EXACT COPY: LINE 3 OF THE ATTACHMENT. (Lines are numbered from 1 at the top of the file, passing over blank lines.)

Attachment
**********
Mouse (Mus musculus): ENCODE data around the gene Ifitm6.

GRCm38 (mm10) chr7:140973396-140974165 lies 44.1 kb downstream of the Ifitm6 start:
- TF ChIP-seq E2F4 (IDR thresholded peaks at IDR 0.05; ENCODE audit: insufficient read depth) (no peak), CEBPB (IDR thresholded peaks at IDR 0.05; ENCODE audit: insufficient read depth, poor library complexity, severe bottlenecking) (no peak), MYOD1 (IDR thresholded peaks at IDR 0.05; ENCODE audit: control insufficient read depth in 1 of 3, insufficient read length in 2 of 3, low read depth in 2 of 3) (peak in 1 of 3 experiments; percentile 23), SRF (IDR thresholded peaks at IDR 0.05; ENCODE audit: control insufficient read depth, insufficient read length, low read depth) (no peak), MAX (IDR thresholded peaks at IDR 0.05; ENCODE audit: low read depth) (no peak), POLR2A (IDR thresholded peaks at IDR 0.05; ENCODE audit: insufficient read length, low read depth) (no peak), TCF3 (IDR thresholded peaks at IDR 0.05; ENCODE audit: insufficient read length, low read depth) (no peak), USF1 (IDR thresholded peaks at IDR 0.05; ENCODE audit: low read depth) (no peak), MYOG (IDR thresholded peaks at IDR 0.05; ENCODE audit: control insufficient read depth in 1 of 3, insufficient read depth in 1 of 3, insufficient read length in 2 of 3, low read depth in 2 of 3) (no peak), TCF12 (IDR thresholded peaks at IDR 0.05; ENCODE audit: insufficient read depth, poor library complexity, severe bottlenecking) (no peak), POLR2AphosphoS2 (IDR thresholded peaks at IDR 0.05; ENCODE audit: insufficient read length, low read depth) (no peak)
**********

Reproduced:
- TF ChIP-seq E2F4 (IDR thresholded peaks at IDR 0.05; ENCODE audit: insufficient read depth) (no peak), CEBPB (IDR thresholded peaks at IDR 0.05; ENCODE audit: insufficient read depth, poor library complexity, severe bottlenecking) (no peak), MYOD1 (IDR thresholded peaks at IDR 0.05; ENCODE audit: control insufficient read depth in 1 of 3, insufficient read length in 2 of 3, low read depth in 2 of 3) (peak in 1 of 3 experiments; percentile 23), SRF (IDR thresholded peaks at IDR 0.05; ENCODE audit: control insufficient read depth, insufficient read length, low read depth) (no peak), MAX (IDR thresholded peaks at IDR 0.05; ENCODE audit: low read depth) (no peak), POLR2A (IDR thresholded peaks at IDR 0.05; ENCODE audit: insufficient read length, low read depth) (no peak), TCF3 (IDR thresholded peaks at IDR 0.05; ENCODE audit: insufficient read length, low read depth) (no peak), USF1 (IDR thresholded peaks at IDR 0.05; ENCODE audit: low read depth) (no peak), MYOG (IDR thresholded peaks at IDR 0.05; ENCODE audit: control insufficient read depth in 1 of 3, insufficient read depth in 1 of 3, insufficient read length in 2 of 3, low read depth in 2 of 3) (no peak), TCF12 (IDR thresholded peaks at IDR 0.05; ENCODE audit: insufficient read depth, poor library complexity, severe bottlenecking) (no peak), POLR2AphosphoS2 (IDR thresholded peaks at IDR 0.05; ENCODE audit: insufficient read length, low read depth) (no peak)